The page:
Introducing my “Circle2” longarm circle ruler set!!
The past several years, when I would share which rulers I was using to custom machine quilt...I was often asked which circle ruler set I would recommend. I didn’t have a recommendation. I was using a solid circle ruler, that only had two lines, one vertical and one horizontal...which crossed each other in the center. While these rulers worked, they weren’t the easiest to maneuver and didn’t have all the lines to help keep my quilting more accurate. Another thing about these rulers, they were cut to the exact size of circle. A 4” circle cut at 4”, so when I quilted out a circle it actually ended up being 4.5”, because the manufacturer didn’t take into consideration the 1/2” that the hopping foot added. That is why I prefer machine quilting rulers, designed by machine quilters. We understand the importance of which lines are best where.
So...I set out to design a circle ruler set of my own. Which brings me to “Circle2©️“. When I designed this set, I wanted to make sure there were 2 sizes of circles in each ruler, so we (you and I) would only need 6 rulers instead of 12. These rulers were designed to give you and I the ability to quilt out full sized circles...so, the 4” circle will quilt a 4” circle. (To get the correct measurement on each of the rulers, you must quilt out a full circle. ) You may be wondering how you quilt a full circle, with only 3/4th of a circle ruler. I recommend quilting a majority of the circle, and then putting the needle down, rotating the ruler and lining up the spacing making sure there is a 1/4” on both sides, and then finishing the circle. I personally am going to use these rulers more often, to quilt a variety of different sized orange peels and scalloped borders, which I’ve been doing with my prototypes...as I’ve been waiting for my patent to be filed. Now that it’s filed, I can share them with you!!!
Circle rulers, just like any curve set, are my go to rulers. Which size do I use the most?...all of them equally. Sometimes sashing is super long between blocks, and I love to add my cross crossed scallop design, so I audition my rulers to see which is the best fit. I suggest getting a set, you never know which circle curve will fit best where. Before I share with you different designs we could quilt using these rulers, I would like to share with you the 6 different sized rulers.
I carry these rulers in two different colors clear and green clear (pictured in this post), and are made with high quality acrylic. Clear are available here: https://www.quiltingit.com/shop/circle2-longarm-ruler-set-clear-acrylic Green sets are available here: https://www.quiltingit.com/shop/circle2-longarm-ruler-set-green-acrylic The difference between the green and clear acrylic, it’s easier to see the lines on the green rulers...when quilting on light fabrics. If you’re used to using clear rulers, and don’t have a hard time seeing, clear would be great for you!
Here is the biggest ruler, 7”/13”.
Next up the 6”/12”.
The smallest of the set comes in at 2”/8”.
If you notice along the straight edge of the rulers, the increments are 1/2”. These measurements, once again, take into consideration the 1/4” hopping foot. Which is helpful if you’re quilting cross hatching arcs, which I will show a picture of below.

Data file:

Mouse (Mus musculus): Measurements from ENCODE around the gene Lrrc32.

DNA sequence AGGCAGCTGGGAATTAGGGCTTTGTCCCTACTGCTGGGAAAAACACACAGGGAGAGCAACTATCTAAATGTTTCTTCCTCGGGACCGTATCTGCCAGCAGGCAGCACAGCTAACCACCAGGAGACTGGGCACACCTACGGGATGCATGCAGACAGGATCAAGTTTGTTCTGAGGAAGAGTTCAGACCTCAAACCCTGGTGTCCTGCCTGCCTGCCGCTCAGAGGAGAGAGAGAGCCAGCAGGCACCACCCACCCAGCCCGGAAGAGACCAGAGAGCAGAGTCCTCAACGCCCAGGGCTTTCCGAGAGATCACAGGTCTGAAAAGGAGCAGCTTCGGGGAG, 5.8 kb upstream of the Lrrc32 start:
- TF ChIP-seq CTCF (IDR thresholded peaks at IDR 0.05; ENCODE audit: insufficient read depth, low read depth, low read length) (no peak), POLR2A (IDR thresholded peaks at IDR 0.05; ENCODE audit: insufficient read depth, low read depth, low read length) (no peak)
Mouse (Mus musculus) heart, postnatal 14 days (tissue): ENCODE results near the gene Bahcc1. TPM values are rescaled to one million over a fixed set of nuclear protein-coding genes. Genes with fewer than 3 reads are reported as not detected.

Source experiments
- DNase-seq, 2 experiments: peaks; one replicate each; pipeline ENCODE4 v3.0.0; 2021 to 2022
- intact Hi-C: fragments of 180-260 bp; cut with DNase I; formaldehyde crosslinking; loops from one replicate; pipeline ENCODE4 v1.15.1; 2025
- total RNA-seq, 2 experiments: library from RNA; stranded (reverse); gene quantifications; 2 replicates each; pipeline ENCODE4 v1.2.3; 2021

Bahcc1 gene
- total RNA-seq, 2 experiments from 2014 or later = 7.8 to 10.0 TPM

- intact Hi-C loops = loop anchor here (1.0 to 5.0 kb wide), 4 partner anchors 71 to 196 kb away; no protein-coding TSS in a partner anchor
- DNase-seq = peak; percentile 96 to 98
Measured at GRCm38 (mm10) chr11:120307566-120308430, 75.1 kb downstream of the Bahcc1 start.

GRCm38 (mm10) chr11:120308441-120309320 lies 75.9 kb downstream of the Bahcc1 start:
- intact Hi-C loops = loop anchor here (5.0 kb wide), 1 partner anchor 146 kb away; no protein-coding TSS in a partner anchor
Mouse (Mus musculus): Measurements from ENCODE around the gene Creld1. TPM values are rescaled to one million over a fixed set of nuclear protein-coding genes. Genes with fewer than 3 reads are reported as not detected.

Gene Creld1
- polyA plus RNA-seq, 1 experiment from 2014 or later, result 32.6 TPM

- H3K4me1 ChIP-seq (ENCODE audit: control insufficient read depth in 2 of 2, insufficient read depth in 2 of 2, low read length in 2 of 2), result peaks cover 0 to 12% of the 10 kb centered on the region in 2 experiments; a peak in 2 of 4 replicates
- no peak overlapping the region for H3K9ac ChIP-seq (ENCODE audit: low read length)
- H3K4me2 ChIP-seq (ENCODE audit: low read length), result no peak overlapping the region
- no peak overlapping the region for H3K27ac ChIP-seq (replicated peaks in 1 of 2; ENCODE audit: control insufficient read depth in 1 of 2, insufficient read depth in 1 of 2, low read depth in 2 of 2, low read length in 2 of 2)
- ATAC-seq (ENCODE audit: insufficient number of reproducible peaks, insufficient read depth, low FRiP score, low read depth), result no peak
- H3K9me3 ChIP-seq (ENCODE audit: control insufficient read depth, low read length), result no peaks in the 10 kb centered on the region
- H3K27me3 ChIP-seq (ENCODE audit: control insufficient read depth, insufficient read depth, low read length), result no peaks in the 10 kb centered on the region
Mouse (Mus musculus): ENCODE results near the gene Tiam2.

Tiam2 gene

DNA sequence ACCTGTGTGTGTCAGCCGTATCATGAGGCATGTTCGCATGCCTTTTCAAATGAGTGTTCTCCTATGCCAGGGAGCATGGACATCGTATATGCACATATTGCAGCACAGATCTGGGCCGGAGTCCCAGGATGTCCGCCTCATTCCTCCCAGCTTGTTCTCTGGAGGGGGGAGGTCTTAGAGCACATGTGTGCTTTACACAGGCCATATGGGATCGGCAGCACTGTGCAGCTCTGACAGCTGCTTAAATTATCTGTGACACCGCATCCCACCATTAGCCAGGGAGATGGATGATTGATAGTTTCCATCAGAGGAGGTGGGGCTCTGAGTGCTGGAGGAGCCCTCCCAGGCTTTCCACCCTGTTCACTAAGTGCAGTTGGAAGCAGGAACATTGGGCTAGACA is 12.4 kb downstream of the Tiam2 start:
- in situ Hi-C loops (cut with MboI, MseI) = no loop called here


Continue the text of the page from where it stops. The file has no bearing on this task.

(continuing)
-patent pending- ©️2018 Quilting It - by Leisha Farnsworth. These images may not be used in any way.
So...let’s talk about how to use these rulers.
These two quilts are a great example of what a variety of different sized orange peels can add to any custom quilting. If you’re not familiar with what an orange peel is in quilting...it’s all those petals.
I quilted this tumbler quilt with a circle ruler...quilted from the bottom to the top.
There is so much you can do with a circle.
These are a couple of different examples of the scallops I do in sashing, and then along the borders. I love it when they cross cross. Be sure when quilting this border design, you don’t quilt too close to both the seam and the raw edge of the quilt, while still getting that nice space between the curves. Pictured below is a quilt made up of all orange peels, it was extremely helpful to have a circle ruler to quilt just inside those curves.
Next up...my favorite way to use a circle curve.
Here are two great examples of the cross hatched arc. While the one above (in the aqua and green fabrics) curves inward, meeting in the center...the one below curves outward, framing the block perfectly. The one below is also my favorite way to quilt those big triangle blocks that finish the edge off, when a quilt is pieces on point.
I hope you can see the endless possibilities, with these rulers!! I will post when the clear sets are available. I recommend subscribing to my YouTube channel, if you haven’t already. www.youtube.com/user/QuiltingIt
International shipping is available, if it won’t work in checkout, let me know. Thank you!
Thanks for stopping by!! Have a great week!
NOTE: A protective paper will be attached to the top side of the ruler, when it ships to you, to prevent scratches. To remove the paper, use your fingernail. A knife or scissors may scratch your ruler. Go to my YouTube channel for a short video on this: https://youtu.be/eOSu_ZQ5E4g
To prevent chips in your rulers, you need to hold the ruler butted up next to the hopping foot. You must use a ruler base to give you more stability. Keep the ruler flat, tilting the ruler can cause it to catch under the hopping foot or catch in between the needle bar and top of the hopping foot.